You may also like
L'uomo privato torrent reviews
Brian T (mx) wrote: It was cute and entertaining. Not super realistic. But hey, it's a com-rom.
Diandra H (ag) wrote: I loved this. It was so cute. It's the total reinvent yourself story.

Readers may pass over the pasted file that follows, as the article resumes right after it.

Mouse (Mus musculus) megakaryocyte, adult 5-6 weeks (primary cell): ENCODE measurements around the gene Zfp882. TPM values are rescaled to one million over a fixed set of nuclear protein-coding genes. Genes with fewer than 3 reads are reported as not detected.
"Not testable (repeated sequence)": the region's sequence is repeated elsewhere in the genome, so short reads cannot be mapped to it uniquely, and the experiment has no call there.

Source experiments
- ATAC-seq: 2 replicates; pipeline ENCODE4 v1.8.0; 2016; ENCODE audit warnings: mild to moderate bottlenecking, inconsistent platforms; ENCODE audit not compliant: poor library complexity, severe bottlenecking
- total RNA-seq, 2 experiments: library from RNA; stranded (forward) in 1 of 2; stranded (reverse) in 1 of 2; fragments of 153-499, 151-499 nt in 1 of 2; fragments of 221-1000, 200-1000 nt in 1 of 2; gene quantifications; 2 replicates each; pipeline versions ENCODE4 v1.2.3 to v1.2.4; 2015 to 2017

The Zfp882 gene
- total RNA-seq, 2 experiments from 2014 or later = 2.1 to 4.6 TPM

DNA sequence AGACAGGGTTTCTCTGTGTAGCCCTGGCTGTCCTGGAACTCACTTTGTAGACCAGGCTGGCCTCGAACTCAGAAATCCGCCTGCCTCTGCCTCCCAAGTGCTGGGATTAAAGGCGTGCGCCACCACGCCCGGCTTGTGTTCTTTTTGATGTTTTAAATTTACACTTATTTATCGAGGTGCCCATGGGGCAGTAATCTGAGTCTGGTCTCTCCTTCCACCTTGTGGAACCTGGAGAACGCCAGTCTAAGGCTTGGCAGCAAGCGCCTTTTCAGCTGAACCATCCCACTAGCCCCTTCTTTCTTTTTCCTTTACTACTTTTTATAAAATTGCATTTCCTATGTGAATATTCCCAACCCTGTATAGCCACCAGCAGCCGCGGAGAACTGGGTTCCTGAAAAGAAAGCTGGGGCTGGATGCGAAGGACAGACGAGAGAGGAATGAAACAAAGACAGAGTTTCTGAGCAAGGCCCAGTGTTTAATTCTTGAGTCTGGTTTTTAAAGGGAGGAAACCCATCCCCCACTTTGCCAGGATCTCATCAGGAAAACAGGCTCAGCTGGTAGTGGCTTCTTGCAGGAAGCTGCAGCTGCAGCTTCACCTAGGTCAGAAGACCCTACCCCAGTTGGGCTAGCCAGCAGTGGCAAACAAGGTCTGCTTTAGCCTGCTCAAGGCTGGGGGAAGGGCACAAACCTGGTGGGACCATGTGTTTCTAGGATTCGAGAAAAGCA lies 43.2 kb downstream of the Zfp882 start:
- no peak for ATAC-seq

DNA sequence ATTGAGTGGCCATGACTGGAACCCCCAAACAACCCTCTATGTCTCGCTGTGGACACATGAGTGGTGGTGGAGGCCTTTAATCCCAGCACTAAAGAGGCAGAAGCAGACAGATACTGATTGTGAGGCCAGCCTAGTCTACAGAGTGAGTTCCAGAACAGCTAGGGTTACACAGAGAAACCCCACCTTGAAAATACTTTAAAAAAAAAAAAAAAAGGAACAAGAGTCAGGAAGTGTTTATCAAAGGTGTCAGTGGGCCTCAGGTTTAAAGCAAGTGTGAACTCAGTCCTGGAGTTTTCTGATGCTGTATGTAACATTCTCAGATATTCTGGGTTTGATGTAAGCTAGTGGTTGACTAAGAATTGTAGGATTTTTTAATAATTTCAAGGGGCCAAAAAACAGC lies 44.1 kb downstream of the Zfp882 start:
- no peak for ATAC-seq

David J (ru) wrote: After viewing the documentary Sweetgrass, which has no formal set-up, the end credits explain that what was just depicted was a 300km sheep herding exhibition through rural Montana. We are informed that shepherds have taken sheep to the rugged, uncivilized north western region of the state every spring since the 19th century. The movie compiles footage shot from 2001-03 of the last journey of the last group of shepherds to do this. The movie begins on a farm with shots of sheep standing around not doing much, then shots of sheep eating, and then more shots of sheep standing around. There are no shots of humans for the first 3 minutes, and no dialogue between them for 15. Eventually the sheep are shaved in prep for spring, and some give birth. Eventually they are all rounded up, probably a couple hundred in total, and their journey can begin. The country the shepherds heard through is sometimes rough, and never easy. They climb one mountain after another, only occasionally encountering a trail on one side or the other. Most of the actual grazing occurs on mountain side, which is mostly clear of trees and shrubbery. Throughout the journey the shepherds are rarely seen on camera, and even though the movie is about moving sheep, all takes a backseat to the gorgeous Salish Mountains. Shots of the mountains are plentiful and make up majority of the movie. Shooting was done on digital video which gives the mountains a crisp, more natural look than film. The camera is often pulled back to fill the frame with as much scenery as possible. There are few close-ups, just of the shepherds resting. The shepherds have very little screen time or dialogue. When they do speak to each other it's always quiet and frank. There is a sense that they blend into the enormous landscape. I imagine the job is a lot tougher than it looks. They only break monotone when they hatefully curse the sheep or the mountains. They don't let their discontent show to each other, but their vexation from the sheep and mountains is the catharsis for long, taxing days, and what has probably been a life of hard labour. The longest scene of dialogue is when one of the shepherds goes off by himself to call his momma and whine. Even though we don't get to know the shepherds, I came to like them, and admire them for the work they do, which is probably underpaid. They are sort of like contemporary versions of the cowboys in Lonesome Dove. Their adventures aren't quite as exciting as that, but they are real life adventurers. I found the first half of Sweetgrass to be boring and tiresome. Eventually I fell into the quiet rhythm of the movie. The shots of the Montana backcountry are breathtaking, and cast a spell over the movie. I grew up in Calgary and I've spent a lot of time hiking around the Rockies, so I'm a sucker for a movie that will take the viewer to that kind of environment. The movie takes the viewer much further out than most of the places I've been able to go. I'm sad to say that the Alberta backcountry is gradually becoming more corrupted by highways and rural housing developments. The experience of Sweetgrass is more than if you say, just looked at some pretty pictures. There is a feeling that we are side by side with the shepherds, experiencing the quality of a solitary existence in a place untouched by population. I imagine that the experience for some audiences will be nothing more than how I felt during the first half. Audiences for whom the previous description appeals to may find the movie to be an enjoyable window, which is worthwhile the wait to sink into.